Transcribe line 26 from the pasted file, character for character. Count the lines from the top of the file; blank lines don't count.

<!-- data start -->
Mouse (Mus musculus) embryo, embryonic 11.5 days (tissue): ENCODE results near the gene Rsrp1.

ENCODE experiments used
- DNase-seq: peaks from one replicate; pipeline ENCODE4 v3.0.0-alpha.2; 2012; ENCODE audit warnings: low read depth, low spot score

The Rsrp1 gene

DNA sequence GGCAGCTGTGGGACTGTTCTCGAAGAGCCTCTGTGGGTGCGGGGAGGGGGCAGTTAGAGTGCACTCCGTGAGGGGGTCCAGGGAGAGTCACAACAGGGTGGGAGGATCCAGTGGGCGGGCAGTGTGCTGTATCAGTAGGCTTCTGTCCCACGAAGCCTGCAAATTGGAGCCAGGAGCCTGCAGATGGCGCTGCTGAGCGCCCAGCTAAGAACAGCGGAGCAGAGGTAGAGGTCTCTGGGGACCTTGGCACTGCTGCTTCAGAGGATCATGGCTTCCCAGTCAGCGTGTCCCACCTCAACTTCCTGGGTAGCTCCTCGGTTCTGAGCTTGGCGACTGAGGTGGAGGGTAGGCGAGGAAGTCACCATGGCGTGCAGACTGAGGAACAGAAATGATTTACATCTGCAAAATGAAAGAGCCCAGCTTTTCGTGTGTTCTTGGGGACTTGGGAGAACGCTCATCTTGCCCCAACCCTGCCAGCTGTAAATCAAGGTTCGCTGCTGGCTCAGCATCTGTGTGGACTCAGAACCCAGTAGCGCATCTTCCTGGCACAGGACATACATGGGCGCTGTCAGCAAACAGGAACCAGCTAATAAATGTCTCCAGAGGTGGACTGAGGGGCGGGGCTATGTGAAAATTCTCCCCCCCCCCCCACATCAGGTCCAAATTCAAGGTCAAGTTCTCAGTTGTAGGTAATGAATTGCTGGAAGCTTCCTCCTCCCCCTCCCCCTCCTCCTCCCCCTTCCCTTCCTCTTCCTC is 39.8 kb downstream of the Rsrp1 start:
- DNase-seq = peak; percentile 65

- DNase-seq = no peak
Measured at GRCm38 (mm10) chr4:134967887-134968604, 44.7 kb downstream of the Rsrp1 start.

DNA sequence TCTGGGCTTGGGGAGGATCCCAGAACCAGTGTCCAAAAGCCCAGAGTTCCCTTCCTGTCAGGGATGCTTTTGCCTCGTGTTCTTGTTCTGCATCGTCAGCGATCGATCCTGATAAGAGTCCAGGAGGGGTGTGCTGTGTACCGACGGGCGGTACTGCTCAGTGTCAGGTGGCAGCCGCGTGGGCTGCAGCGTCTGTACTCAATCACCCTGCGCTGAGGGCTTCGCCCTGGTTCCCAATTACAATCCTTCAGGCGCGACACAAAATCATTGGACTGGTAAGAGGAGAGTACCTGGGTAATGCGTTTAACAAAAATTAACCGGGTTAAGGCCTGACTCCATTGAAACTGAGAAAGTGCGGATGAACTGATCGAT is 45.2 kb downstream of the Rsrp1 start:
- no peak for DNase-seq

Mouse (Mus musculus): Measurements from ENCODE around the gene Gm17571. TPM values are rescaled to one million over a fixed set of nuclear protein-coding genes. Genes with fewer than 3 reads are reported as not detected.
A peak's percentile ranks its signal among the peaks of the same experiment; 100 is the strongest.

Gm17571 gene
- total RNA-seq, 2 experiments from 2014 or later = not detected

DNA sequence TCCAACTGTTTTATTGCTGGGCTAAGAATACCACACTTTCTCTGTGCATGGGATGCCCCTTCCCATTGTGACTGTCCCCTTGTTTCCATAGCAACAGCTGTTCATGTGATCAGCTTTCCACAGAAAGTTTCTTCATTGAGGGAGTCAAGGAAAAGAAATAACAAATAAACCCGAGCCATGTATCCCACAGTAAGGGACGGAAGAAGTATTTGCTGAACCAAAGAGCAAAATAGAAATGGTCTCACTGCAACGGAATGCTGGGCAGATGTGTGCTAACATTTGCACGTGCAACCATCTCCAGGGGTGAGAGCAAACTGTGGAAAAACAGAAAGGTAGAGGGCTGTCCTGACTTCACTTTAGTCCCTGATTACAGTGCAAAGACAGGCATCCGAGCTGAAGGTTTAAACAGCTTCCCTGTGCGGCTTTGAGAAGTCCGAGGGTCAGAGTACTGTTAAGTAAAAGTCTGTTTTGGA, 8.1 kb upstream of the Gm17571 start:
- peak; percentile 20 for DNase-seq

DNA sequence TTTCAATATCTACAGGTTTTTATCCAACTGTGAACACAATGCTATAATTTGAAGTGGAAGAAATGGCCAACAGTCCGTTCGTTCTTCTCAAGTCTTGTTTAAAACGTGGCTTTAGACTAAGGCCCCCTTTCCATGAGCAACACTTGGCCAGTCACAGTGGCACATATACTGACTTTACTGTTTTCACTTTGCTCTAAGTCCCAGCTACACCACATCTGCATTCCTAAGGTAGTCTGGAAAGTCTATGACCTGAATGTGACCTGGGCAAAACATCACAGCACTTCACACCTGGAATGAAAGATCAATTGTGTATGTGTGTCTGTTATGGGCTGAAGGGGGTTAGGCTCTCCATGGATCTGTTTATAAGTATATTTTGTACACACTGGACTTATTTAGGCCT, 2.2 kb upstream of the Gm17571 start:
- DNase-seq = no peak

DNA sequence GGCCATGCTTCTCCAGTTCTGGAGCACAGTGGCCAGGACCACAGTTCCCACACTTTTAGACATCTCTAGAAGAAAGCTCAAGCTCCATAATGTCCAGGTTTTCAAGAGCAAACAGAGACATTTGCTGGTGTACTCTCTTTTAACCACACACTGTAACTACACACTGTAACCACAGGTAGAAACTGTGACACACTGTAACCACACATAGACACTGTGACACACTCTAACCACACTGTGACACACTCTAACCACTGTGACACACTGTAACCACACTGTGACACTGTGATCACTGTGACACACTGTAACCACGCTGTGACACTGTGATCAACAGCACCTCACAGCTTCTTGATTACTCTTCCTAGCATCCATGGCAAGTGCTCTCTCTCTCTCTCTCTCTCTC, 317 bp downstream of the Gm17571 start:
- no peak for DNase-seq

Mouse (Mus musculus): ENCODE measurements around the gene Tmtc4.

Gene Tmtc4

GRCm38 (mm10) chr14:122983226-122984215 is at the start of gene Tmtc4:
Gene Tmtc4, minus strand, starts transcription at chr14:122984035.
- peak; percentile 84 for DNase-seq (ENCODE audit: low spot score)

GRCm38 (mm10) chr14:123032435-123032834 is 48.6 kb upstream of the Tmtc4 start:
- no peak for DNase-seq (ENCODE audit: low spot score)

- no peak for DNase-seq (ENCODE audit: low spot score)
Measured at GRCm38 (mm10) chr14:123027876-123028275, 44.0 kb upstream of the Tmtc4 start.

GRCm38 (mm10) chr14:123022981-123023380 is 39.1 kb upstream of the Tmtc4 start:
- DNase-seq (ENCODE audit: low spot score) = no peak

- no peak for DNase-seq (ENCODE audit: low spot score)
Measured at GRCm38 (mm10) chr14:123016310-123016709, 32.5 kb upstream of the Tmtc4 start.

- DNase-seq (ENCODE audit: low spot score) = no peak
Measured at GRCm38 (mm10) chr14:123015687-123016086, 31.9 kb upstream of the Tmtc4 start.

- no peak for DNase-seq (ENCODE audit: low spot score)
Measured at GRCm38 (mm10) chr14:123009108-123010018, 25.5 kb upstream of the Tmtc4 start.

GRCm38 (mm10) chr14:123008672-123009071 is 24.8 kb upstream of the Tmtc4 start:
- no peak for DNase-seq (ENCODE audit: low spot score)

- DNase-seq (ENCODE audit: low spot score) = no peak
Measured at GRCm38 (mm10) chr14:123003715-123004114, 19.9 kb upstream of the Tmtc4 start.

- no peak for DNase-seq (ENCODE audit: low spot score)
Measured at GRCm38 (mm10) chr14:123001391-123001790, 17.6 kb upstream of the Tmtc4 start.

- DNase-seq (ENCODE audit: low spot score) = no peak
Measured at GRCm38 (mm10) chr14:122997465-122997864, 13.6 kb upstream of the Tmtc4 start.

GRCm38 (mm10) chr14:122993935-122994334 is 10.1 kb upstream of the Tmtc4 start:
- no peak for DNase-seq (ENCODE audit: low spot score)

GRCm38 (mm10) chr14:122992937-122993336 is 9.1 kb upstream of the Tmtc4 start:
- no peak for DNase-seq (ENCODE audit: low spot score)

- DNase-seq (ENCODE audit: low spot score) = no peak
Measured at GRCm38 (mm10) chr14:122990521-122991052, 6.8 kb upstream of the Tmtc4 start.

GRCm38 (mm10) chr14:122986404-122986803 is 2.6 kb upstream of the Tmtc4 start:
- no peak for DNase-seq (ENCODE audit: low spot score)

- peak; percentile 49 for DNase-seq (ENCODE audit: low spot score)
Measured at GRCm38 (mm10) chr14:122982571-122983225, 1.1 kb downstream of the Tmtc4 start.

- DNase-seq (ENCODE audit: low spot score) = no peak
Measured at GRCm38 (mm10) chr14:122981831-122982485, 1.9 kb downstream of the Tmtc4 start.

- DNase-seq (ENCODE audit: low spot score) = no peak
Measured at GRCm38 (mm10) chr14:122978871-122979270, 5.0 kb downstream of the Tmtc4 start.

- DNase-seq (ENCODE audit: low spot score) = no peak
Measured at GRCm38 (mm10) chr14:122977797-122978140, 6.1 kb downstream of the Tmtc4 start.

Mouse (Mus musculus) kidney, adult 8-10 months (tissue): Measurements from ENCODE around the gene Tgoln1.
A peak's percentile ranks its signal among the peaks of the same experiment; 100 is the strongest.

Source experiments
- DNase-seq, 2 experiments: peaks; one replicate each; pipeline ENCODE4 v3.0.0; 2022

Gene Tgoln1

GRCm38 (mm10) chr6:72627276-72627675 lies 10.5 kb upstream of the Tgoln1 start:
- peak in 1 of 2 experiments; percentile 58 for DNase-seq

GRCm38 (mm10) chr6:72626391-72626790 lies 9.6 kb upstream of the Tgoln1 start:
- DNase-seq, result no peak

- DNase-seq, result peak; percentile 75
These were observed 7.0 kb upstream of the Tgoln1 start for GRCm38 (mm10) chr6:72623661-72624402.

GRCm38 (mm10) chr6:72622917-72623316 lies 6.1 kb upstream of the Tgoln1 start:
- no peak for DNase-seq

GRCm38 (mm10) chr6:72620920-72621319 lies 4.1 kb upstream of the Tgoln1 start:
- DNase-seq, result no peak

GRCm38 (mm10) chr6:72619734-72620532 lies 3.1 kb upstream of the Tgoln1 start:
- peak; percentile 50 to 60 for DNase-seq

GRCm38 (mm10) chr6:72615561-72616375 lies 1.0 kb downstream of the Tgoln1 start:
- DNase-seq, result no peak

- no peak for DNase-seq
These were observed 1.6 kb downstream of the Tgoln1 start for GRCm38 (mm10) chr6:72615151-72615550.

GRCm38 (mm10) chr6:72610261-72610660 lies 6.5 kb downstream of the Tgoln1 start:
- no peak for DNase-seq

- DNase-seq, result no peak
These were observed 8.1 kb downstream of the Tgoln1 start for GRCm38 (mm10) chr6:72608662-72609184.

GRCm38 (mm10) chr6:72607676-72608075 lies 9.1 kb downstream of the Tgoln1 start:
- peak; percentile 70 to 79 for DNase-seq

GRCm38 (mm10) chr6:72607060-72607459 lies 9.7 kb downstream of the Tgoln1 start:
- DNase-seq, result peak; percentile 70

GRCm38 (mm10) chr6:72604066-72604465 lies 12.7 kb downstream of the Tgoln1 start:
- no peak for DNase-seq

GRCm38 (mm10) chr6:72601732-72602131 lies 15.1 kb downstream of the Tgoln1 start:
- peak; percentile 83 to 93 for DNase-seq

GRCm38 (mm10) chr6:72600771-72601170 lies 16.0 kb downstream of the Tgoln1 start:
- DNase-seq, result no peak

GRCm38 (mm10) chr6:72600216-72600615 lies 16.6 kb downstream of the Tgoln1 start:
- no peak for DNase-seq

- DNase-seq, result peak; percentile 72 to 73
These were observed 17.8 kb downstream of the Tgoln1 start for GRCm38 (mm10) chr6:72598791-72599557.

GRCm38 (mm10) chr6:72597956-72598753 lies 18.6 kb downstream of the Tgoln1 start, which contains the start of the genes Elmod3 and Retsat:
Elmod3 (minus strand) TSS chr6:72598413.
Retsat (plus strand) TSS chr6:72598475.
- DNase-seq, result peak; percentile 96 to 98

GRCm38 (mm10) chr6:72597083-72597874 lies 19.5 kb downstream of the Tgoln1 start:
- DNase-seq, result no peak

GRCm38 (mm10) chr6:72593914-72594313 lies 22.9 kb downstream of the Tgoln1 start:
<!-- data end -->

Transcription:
GRCm38 (mm10) chr14:123032435-123032834 is 48.6 kb upstream of the Tmtc4 start: